This is part of a series of guest posts from students, mentors and organization administrators who participated in Google Summer of Code (GSoC) 2016. GSoC is an annual program which pairs university students with mentors to work on open source software.
This summer the STE||AR Group was proud to mentor four students through Google Summer of Code. These students worked on a variety of projects which helped improve our software, HPX. This library is a distributed C++ runtime system which supports a standards compliant API and helps users scale their applications across thousands of machines.
The improvements to the code base will help our team and users of HPX around the world. A summary of our students’ projects:
Parsa Amini – HPX Debugger
Developing a better distributed debugging tool is essential to increase the programmability of HPX. Parsa’s project, Scimitar, aims to facilitate the debugging process for HPX programmers by extending the features of GDB, an existing debugger. The project then complements it with new commands for easier switching between localities across clusters, HPX thread debugging, awareness of internal HPX data structures, and semi-automated preparation for distributed debugging sessions. Additional functionality such as locating an object and viewing the queue information on each core is provided through using API provided by HPX itself. His work can be found on GitHub.
Aalekh Nigam – Implement a Map/Reduce Framework
This project aimed to expose a Map/Reduce programming model over HPX. During the summer, Aalekh was able to develop a single node implementation of HPXflow (map/reduce programming model) and laid the groundwork for the further multi-node version with database support. Although the initial task was limited to implementing the Map/Reduce model, he was also able to implement an improved dataflow model as well.
Minh-Khanh Do – Working on Parallel Algorithms for HPX::Vector
Minh-Khanh’s task was to take the parallel algorithms and add the functionality required to work on the segmented hpx::vector. Under his mentor John Biddscombe, he implemented the segmented_fill algorithm, which was successfully merged into the main codebase. Additionally, Minh-Khanh implemented the segmented_scan algorithm which includes inclusive and exclusive_scan. These changes are included in a pull request and have been merged. Using the segmented scan algorithm it is possible to perform tasks such as evaluating polynomials and to implement other algorithms such as quicksort.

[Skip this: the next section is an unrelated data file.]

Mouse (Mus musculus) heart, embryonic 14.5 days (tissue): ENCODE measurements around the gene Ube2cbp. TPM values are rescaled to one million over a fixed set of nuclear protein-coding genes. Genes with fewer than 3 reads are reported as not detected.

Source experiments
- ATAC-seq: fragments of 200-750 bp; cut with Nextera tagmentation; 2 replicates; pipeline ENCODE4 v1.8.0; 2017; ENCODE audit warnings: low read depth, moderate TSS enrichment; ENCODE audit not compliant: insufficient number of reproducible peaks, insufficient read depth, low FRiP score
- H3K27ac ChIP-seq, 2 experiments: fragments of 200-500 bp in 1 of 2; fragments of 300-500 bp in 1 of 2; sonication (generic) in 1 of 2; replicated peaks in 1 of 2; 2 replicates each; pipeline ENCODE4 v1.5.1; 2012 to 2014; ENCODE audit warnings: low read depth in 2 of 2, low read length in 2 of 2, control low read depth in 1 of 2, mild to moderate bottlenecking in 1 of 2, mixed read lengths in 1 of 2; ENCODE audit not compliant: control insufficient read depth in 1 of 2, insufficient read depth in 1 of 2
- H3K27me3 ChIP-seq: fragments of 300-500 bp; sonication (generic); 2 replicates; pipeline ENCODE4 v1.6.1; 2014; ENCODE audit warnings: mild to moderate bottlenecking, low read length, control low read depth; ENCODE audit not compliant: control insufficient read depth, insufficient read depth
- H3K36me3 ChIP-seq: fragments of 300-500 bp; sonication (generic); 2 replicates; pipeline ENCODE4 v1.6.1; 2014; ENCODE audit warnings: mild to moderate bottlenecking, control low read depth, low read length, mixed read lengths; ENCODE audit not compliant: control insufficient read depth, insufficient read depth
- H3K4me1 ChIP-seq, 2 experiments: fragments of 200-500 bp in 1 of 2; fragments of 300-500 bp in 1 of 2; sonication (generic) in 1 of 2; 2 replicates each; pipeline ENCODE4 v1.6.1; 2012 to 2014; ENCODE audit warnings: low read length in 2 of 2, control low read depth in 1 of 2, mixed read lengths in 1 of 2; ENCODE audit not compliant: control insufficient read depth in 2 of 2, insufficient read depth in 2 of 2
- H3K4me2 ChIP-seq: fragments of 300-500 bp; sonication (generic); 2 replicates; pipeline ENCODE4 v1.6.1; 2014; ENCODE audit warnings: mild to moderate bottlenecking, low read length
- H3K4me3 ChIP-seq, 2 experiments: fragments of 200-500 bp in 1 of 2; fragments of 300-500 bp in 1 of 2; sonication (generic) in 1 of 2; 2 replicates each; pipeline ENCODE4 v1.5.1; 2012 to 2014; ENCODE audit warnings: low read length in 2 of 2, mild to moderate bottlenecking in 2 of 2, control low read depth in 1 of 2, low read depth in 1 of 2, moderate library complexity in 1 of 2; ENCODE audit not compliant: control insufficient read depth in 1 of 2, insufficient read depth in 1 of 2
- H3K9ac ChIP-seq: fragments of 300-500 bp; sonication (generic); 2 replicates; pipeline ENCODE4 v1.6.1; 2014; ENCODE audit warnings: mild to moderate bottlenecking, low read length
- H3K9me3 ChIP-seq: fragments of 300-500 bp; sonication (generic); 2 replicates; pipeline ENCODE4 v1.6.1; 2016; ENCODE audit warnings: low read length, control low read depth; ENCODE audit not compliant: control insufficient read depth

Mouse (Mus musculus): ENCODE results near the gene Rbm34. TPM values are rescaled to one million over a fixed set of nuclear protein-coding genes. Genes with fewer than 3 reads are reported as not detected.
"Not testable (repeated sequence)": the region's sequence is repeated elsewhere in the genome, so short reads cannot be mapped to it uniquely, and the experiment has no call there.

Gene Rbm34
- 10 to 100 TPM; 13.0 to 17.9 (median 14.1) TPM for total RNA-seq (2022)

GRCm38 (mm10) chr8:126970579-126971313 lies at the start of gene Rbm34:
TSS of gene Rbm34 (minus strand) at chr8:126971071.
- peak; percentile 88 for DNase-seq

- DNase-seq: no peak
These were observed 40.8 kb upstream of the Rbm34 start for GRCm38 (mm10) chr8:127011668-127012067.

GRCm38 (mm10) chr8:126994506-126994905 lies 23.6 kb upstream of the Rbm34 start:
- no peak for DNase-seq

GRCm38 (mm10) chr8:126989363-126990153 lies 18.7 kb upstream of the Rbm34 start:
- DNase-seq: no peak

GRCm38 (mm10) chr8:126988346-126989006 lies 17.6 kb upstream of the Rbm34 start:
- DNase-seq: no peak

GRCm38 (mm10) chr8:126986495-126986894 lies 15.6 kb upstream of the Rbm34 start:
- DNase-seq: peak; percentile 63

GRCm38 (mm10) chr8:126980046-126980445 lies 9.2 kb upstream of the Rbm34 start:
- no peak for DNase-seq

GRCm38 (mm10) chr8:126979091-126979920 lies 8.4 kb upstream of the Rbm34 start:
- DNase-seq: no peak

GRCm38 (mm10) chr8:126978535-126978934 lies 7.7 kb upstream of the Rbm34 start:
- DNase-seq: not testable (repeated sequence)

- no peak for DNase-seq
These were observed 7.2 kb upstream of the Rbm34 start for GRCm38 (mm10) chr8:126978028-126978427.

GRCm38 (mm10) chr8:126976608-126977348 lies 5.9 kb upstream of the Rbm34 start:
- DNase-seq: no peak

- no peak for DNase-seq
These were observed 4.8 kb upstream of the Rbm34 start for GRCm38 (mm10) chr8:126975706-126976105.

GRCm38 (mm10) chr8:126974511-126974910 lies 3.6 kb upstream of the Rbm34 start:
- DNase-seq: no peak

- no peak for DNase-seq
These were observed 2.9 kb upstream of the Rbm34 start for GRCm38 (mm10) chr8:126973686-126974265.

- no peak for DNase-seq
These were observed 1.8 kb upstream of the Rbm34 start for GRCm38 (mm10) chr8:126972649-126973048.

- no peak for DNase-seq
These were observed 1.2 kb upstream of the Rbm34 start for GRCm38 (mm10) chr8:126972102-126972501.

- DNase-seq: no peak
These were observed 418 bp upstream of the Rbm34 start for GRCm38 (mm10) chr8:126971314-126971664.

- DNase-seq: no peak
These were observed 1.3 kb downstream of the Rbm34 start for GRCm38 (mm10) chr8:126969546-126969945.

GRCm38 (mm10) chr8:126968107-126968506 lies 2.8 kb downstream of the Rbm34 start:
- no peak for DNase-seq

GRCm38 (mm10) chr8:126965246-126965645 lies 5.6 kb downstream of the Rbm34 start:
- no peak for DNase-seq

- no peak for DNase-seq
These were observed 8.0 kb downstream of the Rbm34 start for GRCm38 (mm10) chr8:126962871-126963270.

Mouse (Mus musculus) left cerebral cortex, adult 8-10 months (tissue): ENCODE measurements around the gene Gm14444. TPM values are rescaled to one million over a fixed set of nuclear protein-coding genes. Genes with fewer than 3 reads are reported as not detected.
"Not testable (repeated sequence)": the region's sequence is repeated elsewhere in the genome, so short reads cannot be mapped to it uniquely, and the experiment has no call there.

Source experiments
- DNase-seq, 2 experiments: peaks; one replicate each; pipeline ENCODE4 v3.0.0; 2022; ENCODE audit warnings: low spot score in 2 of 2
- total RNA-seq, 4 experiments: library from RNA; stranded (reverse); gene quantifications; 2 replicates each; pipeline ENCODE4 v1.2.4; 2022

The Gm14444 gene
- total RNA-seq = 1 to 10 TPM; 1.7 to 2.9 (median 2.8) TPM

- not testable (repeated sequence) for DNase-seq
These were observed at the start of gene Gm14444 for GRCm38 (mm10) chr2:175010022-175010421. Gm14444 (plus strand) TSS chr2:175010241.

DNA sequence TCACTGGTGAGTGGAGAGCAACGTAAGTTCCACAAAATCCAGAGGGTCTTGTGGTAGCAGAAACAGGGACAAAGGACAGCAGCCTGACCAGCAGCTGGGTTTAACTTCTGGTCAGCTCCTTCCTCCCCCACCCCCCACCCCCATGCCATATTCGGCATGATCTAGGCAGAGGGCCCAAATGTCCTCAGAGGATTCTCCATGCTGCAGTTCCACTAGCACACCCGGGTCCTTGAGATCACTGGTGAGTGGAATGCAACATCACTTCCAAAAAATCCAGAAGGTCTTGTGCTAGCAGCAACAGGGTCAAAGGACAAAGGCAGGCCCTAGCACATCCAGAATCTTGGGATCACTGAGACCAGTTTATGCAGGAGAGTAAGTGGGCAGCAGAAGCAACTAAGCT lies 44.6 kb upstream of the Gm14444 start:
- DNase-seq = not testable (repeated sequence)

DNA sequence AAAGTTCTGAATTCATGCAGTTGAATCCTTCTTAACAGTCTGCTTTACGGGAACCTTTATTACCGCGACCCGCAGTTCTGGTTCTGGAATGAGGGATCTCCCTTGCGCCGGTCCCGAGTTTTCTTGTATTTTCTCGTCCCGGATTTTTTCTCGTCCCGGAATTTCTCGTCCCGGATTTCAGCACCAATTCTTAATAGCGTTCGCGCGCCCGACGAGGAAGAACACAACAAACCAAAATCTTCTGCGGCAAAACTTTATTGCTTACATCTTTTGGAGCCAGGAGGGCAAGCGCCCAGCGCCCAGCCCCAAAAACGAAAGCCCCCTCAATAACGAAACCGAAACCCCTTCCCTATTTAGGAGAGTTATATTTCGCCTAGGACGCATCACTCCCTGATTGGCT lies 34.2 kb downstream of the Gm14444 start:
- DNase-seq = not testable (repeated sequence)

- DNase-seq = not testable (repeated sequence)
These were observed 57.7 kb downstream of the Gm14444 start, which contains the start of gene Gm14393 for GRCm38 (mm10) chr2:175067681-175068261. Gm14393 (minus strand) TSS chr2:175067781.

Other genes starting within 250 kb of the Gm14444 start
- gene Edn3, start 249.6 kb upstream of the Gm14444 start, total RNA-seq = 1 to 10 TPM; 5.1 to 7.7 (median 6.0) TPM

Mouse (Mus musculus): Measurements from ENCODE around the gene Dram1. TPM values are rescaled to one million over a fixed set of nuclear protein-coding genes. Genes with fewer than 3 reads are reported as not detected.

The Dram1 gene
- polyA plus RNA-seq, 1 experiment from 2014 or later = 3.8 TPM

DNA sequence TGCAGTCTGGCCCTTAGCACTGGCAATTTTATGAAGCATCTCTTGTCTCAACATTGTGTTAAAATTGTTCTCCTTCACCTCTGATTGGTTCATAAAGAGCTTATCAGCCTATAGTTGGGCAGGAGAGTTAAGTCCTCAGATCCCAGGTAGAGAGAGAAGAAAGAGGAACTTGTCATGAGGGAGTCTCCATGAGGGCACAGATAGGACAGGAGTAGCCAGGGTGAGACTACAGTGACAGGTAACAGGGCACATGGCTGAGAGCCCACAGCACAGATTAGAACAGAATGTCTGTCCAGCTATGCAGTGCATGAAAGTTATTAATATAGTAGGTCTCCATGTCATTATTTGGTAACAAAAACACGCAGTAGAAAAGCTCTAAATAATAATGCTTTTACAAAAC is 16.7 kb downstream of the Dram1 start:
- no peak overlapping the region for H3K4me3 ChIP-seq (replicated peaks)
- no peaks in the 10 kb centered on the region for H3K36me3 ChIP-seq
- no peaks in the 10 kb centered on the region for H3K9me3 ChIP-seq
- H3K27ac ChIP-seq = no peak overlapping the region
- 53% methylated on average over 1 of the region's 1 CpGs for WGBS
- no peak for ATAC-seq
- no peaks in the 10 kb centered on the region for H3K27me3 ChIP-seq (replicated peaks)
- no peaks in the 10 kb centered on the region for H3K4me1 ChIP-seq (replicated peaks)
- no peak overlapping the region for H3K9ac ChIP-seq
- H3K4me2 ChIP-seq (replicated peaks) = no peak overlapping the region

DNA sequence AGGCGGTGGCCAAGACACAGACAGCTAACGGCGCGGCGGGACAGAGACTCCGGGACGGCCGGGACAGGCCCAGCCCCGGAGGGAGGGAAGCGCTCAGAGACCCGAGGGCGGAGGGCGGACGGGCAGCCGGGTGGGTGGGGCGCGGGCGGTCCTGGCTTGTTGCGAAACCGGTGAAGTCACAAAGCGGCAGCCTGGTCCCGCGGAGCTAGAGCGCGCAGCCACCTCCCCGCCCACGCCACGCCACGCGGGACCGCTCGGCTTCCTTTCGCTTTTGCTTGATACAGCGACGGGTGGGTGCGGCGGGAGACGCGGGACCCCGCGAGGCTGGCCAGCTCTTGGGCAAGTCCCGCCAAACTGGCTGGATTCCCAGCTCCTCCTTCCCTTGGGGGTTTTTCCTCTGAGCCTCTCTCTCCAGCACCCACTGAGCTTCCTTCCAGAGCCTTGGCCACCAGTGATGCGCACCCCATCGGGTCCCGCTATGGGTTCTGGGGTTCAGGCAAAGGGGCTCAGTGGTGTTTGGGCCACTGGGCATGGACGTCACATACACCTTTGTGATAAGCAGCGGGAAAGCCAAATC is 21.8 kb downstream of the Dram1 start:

Satyaki Upadhyay – Plugin Mechanism for thread schedulers in HPX
In HPX, schedulers are statically linked and must be built at compile-time. Satyaki’s project involved converting this statically linked scheme into a plugin system which would allow arbitrary schedulers to be dynamically loaded. These changes bring several benefits. They provide a layer of abstraction and follow the open/closed principle of software design as well as allowing developers to write their own custom schedulers while conforming to a uniform API. The project proceeded in two steps. The first involved the creation of plugin modules of the schedulers and registering them with HPX. The second step was to implement the loading and subsequent use of the chosen scheduler.
We would like to thank our students and mentors for the time that they have contributed to HPX this summer. In addition, we would like to thank Google for the opportunity that they provided the STE||AR Group to work with developers around the globe as well as the ability for students to interact with vibrant open source projects worldwide.
By Adrian Serio, Organization Administrator for The STE||AR Group